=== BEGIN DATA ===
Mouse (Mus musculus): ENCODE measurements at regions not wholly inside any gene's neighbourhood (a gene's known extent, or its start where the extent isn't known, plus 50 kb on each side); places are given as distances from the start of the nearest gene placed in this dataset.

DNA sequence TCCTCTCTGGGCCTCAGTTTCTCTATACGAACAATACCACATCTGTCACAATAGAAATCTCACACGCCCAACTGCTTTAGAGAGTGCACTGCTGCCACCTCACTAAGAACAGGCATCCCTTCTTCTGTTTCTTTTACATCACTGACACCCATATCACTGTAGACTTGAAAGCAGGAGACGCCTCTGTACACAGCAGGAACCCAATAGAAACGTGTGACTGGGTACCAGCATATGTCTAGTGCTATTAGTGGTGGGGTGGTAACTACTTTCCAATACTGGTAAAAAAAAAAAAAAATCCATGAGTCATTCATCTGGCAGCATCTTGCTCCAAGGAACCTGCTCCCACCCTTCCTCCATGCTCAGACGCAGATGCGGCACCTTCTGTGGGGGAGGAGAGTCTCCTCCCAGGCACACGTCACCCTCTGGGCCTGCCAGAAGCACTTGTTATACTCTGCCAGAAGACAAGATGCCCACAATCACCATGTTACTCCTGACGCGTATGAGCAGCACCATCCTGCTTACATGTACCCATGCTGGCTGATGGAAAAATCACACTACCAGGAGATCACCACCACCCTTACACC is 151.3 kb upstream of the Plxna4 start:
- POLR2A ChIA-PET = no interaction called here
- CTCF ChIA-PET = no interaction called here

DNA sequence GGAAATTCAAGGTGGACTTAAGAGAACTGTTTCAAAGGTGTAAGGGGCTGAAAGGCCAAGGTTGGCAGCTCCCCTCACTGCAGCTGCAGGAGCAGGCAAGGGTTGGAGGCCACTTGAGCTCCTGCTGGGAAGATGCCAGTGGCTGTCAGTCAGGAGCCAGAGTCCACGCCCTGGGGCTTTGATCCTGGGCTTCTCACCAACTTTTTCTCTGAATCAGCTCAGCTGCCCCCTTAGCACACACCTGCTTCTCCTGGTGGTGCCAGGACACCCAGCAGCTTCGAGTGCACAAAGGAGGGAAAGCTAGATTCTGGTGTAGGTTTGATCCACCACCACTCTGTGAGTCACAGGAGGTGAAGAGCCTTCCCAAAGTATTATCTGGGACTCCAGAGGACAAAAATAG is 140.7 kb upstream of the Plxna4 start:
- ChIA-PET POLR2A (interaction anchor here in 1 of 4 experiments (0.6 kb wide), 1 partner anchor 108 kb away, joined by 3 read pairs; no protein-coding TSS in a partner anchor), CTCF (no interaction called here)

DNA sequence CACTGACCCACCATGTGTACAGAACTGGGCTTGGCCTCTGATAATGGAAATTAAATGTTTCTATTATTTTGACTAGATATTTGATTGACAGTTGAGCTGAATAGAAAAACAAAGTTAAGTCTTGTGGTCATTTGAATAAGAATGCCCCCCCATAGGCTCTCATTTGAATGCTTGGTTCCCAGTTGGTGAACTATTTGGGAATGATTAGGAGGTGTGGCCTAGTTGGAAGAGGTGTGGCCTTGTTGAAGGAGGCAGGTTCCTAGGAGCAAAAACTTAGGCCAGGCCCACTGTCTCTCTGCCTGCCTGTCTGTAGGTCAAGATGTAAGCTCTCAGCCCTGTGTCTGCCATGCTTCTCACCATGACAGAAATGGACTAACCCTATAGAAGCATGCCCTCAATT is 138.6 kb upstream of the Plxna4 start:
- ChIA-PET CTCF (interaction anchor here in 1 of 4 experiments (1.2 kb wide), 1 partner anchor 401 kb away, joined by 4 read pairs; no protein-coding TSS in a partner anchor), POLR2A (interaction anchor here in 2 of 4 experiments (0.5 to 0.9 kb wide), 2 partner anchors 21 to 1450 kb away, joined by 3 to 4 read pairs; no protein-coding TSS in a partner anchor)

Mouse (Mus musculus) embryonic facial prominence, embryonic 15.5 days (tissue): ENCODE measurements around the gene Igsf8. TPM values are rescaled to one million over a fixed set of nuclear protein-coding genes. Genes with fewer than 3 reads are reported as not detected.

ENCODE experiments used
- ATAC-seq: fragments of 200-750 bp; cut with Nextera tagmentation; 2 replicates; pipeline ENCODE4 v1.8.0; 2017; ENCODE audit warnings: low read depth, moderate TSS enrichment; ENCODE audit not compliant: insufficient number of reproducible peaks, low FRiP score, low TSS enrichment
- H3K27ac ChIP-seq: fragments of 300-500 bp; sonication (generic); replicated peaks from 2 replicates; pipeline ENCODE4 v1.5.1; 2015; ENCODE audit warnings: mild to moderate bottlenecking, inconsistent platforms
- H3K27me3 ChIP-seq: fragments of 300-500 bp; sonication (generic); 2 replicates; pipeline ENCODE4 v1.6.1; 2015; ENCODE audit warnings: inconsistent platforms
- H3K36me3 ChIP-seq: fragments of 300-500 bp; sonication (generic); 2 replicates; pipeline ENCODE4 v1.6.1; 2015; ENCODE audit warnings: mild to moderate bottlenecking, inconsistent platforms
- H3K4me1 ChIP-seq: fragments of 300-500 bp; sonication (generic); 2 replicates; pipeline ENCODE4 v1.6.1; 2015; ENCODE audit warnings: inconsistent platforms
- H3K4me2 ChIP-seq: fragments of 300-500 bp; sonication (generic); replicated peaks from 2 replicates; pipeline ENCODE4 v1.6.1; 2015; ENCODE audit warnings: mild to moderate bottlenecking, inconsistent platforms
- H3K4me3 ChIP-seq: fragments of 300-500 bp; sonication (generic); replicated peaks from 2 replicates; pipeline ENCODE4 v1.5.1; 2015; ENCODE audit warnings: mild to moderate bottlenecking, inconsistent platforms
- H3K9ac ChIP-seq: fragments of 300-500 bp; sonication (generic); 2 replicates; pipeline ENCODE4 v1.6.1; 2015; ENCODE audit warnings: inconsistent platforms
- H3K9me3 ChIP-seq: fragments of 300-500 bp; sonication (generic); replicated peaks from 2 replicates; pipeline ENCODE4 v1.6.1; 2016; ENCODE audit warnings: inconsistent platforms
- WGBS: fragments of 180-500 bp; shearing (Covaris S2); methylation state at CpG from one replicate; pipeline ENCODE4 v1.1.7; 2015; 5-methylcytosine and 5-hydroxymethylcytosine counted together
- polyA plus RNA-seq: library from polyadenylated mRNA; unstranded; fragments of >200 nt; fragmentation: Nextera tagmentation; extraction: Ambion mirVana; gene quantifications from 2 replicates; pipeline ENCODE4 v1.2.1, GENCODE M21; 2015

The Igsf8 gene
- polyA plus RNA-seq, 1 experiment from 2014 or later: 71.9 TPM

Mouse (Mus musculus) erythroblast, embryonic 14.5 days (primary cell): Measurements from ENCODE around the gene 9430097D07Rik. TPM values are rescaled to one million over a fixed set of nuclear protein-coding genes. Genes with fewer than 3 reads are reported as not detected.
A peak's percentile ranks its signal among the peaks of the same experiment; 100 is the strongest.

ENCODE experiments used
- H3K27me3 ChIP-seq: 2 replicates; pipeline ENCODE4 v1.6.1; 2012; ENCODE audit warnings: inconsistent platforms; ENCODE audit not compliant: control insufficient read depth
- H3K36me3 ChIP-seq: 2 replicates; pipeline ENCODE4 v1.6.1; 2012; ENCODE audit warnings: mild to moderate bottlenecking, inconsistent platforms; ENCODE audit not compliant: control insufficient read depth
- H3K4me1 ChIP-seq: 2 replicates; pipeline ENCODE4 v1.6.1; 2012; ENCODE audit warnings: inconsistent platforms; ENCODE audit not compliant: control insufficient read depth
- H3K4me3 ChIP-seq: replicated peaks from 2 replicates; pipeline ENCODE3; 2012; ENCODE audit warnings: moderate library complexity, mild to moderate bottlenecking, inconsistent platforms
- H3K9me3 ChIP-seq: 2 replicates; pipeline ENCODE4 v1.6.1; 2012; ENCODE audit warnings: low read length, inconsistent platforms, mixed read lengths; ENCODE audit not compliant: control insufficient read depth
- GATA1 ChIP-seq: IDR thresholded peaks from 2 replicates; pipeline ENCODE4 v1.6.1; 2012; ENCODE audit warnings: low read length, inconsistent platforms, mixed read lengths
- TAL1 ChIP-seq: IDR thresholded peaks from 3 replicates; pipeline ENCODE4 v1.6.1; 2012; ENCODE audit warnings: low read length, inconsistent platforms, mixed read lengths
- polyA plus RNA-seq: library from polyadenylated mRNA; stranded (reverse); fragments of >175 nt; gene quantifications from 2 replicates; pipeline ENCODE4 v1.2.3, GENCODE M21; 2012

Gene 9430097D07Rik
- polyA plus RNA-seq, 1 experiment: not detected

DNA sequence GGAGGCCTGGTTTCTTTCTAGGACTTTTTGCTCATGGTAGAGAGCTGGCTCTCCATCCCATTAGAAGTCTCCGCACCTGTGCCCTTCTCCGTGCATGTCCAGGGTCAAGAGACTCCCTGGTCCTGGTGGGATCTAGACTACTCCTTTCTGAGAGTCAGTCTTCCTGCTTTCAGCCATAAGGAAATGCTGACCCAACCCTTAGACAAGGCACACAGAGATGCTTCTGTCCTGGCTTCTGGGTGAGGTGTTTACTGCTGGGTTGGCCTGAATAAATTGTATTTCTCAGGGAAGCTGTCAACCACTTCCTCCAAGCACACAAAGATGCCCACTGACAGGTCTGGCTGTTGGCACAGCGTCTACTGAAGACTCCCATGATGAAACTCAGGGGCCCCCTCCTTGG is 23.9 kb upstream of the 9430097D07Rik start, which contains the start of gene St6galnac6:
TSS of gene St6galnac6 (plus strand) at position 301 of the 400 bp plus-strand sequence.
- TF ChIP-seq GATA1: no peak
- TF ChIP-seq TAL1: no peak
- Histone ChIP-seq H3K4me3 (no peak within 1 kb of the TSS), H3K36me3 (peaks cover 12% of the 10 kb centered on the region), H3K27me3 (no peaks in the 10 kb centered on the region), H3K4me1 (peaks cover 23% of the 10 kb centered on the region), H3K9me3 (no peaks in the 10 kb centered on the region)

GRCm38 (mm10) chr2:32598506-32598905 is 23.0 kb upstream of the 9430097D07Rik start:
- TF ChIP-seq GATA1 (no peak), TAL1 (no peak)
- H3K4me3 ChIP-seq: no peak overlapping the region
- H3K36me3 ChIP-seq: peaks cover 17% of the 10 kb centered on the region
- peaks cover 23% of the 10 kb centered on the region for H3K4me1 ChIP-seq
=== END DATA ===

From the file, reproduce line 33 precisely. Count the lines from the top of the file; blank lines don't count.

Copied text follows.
- TAL1 ChIP-seq: IDR thresholded peaks from 3 replicates; pipeline ENCODE4 v1.6.1; 2012; ENCODE audit warnings: low read length, inconsistent platforms, mixed read lengths